The Game of the Name

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One of the difficulties with studying the Bible in English is the translation of names. The name Adam doesn’t mean anything in English, but in Hebrew it connotes coming from the ground, which in Hebrew is “adamah.” Eve is Chava, which means “gives life.” All the names in the Bible have a meaning that brings out much more depth to each passage. Cain means to acquire, his nature led him to want to acquire everything. This is what led to his spiritual downfall, and to his brother’s physical downfall.

A number of times the commentaries reveal that people had more than one name. In Gen. 25:1, after Sarah’s death, Abraham remarries a woman named Keturah. The commentaries say that this was Hagar, the maidservant he had married earlier and divorced. It’s also said that Moses’ father-in-law, Yitro, had seven names, each one defining a different aspect of his personality.

In general, a name defines the message we are meant to get from the passage. Nimrod means to rebel, which is why this is the name of the man who led the worldwide rebellion at the time of the Tower of Babel. Noah means “appeasement”, as he appeased G-d from His anger at the world for their transgressions.

Beyond the message of individual passages, names seem to have an influence on the personality of the person who is given a name. We name children after great Biblical personalities hoping they will have some of the qualities of the famous name holders. The Talmud also suggests that you should take care when dealing with someone whose name is negative. If the name somehow implies dishonesty, hold onto your wallet.

A name is the essence of something. In Gen. 2:20 Adam gave names to all the living creatures and noticed he didn’t have a mate. What he noticed was that the essence of every living creature was different from his, and that’s why none of the other creatures could be his mate. By naming he understood the essence. So when you name a child you are being somewhat prophetic in defining the child’s essence. Our tradition is that there is Divine assistance at the time of a baby naming. Choose the name carefully, and pray that the name is a benefit to the child. This is also true of a convert who chooses a Hebrew name.

Although in any language the meaning of a name has some spiritual significance and may affect a personality, (for example Frank means straightforward and may influence someone with that name to be straightforward), in naming children it has always been the custom to give a Hebrew or Yiddish name, even if the child will eventually use a different name. This has legal ramifications in Jewish law regarding marriage documents, being called on in the synagogue for a special honor, and when being prayed for by others. When someone is seriously ill, some people will have a name added to the ill person. Since a name is so important, its possible a name change will have an effect on the nature of the person and thereby change the scales of justice in the spiritual realm.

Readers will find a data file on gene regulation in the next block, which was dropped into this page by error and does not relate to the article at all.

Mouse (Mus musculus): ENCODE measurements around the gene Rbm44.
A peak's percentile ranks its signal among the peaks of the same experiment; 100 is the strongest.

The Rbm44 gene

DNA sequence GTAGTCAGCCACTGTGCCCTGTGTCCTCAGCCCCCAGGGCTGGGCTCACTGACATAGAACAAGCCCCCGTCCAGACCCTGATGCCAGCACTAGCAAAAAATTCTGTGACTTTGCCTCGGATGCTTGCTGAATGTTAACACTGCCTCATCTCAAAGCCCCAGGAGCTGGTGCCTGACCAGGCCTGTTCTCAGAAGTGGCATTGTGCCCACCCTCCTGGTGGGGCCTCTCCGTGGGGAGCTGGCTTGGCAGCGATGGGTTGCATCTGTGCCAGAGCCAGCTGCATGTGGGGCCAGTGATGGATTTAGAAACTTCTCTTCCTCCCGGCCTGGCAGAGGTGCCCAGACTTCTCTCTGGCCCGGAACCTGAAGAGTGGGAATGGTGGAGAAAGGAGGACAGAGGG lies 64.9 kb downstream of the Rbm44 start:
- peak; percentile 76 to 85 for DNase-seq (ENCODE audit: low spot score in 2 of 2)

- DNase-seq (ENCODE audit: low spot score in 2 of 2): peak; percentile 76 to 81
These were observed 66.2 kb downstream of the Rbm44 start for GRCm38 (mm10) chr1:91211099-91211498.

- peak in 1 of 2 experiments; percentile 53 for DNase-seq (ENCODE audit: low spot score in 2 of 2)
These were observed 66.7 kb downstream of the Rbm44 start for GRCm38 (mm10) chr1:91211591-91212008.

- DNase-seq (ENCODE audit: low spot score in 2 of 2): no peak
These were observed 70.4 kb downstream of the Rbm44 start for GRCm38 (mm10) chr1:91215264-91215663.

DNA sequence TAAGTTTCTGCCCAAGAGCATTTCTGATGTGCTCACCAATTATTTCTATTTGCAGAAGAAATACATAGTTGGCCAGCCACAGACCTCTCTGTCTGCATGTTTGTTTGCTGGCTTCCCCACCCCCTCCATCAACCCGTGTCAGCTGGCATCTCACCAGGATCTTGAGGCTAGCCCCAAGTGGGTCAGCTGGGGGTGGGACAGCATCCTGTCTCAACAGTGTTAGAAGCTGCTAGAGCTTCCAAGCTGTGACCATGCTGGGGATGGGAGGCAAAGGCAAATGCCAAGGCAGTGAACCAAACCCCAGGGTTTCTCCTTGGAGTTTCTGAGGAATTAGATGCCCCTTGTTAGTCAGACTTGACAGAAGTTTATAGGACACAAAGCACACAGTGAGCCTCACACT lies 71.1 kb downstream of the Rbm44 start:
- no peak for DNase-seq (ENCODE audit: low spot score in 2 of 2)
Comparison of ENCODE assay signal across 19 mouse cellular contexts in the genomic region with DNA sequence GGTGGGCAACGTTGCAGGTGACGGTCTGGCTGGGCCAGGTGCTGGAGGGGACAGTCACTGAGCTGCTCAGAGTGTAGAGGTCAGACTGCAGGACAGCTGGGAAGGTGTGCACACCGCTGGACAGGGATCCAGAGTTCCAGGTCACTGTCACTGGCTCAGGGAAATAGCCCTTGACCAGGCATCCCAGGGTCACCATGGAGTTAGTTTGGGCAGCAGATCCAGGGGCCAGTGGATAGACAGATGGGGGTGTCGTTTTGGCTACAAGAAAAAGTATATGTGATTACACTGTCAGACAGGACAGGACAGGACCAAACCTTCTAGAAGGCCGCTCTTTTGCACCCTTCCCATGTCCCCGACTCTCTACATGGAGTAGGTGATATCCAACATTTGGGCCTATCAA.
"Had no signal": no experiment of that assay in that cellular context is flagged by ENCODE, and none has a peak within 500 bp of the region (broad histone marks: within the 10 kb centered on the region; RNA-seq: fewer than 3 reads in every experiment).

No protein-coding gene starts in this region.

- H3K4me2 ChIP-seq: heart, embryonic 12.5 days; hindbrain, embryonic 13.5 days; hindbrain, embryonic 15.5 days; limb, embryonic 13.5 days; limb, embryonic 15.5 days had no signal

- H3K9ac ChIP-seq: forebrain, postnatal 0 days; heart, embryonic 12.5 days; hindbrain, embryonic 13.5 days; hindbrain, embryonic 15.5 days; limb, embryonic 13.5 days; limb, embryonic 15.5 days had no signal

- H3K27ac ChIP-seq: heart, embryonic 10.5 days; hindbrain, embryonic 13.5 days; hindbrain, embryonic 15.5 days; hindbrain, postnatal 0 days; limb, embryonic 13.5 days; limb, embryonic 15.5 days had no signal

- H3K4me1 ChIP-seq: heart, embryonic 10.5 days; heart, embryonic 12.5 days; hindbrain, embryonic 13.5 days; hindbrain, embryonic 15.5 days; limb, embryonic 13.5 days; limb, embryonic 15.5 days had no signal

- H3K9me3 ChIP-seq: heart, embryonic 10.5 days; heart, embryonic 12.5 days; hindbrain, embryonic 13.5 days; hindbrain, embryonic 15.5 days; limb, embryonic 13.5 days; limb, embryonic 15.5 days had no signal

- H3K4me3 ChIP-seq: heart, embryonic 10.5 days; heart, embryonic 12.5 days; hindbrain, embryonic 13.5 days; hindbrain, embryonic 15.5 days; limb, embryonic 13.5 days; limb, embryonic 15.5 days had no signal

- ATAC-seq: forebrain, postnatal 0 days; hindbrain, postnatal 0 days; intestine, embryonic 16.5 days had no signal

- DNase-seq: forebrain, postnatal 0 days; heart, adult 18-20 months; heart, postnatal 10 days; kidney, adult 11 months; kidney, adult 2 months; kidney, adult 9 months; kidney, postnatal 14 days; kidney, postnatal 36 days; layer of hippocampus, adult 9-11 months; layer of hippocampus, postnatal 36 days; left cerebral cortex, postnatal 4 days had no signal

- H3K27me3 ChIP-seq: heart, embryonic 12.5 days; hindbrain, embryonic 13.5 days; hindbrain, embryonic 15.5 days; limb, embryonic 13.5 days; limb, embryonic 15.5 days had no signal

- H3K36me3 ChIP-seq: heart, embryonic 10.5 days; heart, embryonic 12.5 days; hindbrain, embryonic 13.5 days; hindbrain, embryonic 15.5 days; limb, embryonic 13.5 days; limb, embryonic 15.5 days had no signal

The most important names, though, are the names of G-d. As G-d’s essence can’t really be defined or understood, His names give us the most information about Him that we can have. His names are His way of indicating attributes through which we can relate to Him. These names are considered the holiest and most powerful parts of the Bible. Prophets have used them as meditation devices and kabbalists have used them to manipulate the laws of physics. It is forbidden to destroy something that has one of G-d’s names written on it.

Out of all the names of G-d, the one most holy is the four-letter name, known as the Tetragrammaton. Even in prayer or study, this name is not pronounced the way it is written, out of awe and respect. The meaning of this name is known, however, even to youngsters who study the Bible in Hebrew. The meaning is something that should be a path for us to relate to G-d. It means He was, He is, and He will be. The infiniteness. Always was, always will be. When you connect yourself to infinity, you too can become infinite.